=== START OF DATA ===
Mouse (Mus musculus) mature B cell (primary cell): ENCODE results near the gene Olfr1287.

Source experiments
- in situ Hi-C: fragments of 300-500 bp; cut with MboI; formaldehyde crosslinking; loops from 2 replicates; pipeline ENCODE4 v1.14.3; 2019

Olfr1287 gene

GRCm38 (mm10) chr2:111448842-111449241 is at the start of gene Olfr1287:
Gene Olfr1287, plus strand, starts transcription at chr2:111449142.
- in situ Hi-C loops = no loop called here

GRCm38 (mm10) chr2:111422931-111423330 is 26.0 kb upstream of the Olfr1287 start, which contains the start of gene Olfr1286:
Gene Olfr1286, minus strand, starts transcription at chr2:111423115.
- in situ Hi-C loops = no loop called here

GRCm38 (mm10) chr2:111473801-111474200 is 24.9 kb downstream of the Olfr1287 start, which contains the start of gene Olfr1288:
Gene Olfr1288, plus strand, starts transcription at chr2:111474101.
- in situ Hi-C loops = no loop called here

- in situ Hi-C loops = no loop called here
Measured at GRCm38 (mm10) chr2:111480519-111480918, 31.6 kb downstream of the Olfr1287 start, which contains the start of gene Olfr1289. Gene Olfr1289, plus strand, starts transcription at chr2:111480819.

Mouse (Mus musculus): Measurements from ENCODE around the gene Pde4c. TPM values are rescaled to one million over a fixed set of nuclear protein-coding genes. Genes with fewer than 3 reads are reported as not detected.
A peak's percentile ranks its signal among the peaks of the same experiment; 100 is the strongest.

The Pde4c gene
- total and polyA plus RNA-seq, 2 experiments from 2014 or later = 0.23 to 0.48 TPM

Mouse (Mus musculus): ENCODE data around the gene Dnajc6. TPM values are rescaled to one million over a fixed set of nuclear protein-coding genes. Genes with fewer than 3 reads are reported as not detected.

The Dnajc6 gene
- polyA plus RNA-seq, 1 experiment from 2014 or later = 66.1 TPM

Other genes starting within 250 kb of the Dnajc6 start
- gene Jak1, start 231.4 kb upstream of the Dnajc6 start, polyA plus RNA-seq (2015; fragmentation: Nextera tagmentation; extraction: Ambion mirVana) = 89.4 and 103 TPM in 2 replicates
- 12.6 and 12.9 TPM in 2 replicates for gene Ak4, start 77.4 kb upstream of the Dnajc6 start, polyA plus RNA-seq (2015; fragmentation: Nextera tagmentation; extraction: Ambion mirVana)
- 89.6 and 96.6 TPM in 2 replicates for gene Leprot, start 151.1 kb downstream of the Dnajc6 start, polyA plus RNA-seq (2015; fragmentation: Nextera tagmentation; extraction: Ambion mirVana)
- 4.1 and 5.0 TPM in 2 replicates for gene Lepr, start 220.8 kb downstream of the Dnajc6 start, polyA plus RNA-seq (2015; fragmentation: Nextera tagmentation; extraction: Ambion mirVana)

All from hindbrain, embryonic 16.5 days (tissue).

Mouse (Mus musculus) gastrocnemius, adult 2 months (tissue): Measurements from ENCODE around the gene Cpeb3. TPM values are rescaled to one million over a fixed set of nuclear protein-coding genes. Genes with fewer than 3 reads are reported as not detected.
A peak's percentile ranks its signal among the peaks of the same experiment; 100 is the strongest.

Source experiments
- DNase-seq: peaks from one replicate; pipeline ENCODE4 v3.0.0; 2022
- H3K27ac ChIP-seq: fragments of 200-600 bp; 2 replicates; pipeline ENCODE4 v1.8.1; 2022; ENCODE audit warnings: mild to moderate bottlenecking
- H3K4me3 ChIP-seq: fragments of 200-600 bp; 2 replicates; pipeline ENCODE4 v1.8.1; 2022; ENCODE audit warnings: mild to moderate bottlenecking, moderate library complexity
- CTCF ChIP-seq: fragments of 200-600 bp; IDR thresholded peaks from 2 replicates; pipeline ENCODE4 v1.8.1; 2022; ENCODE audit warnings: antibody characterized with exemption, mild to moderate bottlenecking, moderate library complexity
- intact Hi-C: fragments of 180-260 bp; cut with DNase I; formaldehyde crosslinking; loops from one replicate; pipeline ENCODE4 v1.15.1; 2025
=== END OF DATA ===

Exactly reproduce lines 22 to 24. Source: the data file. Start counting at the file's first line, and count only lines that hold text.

- polyA plus RNA-seq, 1 experiment from 2014 or later = 66.1 TPM

Other genes starting within 250 kb of the Dnajc6 start
- gene Jak1, start 231.4 kb upstream of the Dnajc6 start, polyA plus RNA-seq (2015; fragmentation: Nextera tagmentation; extraction: Ambion mirVana) = 89.4 and 103 TPM in 2 replicates